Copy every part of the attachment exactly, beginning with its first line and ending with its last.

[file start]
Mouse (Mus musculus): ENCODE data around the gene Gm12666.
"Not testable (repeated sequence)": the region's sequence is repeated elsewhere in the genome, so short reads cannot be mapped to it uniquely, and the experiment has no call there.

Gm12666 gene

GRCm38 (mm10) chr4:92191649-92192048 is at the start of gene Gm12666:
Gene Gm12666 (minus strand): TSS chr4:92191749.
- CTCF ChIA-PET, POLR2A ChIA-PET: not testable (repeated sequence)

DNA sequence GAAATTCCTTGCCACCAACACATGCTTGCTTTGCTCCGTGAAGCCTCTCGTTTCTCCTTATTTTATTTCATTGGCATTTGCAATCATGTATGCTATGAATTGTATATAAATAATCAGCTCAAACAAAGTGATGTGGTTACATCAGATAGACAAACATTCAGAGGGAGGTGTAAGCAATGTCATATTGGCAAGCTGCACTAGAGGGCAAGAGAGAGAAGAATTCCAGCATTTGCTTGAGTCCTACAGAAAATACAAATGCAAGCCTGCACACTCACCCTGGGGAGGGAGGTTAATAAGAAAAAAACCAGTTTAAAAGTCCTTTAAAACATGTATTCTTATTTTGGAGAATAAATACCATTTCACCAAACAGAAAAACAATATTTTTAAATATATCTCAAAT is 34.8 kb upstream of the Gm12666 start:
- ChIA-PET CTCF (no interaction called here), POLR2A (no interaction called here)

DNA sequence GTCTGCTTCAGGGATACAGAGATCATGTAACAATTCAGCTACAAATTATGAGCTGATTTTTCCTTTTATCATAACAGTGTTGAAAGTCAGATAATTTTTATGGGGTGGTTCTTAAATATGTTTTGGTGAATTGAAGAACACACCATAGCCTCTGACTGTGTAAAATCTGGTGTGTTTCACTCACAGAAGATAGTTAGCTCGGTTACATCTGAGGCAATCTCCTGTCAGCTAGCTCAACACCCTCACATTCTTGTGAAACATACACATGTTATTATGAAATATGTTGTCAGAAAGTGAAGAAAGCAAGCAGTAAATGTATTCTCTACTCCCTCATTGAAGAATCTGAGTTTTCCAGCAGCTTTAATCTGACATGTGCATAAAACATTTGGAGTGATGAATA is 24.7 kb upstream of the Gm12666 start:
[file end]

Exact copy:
Mouse (Mus musculus): ENCODE data around the gene Gm12666.
"Not testable (repeated sequence)": the region's sequence is repeated elsewhere in the genome, so short reads cannot be mapped to it uniquely, and the experiment has no call there.

Gm12666 gene

GRCm38 (mm10) chr4:92191649-92192048 is at the start of gene Gm12666:
Gene Gm12666 (minus strand): TSS chr4:92191749.
- CTCF ChIA-PET, POLR2A ChIA-PET: not testable (repeated sequence)

DNA sequence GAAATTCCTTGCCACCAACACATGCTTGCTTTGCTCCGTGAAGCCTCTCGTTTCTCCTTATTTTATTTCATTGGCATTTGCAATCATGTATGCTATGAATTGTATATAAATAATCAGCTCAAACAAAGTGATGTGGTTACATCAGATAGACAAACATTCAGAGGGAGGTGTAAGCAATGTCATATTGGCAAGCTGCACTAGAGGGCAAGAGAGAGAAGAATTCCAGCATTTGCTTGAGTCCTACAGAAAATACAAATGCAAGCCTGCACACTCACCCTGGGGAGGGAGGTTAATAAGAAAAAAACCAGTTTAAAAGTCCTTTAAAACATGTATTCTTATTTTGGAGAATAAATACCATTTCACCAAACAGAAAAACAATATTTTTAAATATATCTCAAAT is 34.8 kb upstream of the Gm12666 start:
- ChIA-PET CTCF (no interaction called here), POLR2A (no interaction called here)

DNA sequence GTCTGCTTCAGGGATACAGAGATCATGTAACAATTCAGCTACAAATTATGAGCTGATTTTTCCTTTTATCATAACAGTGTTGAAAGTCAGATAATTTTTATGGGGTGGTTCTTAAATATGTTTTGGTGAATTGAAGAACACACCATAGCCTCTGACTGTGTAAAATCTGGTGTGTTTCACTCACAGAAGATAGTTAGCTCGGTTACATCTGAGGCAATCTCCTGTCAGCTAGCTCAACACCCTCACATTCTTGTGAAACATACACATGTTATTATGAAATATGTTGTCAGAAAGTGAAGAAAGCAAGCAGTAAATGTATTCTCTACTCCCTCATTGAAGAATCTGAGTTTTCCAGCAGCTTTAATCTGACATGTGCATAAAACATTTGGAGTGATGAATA is 24.7 kb upstream of the Gm12666 start: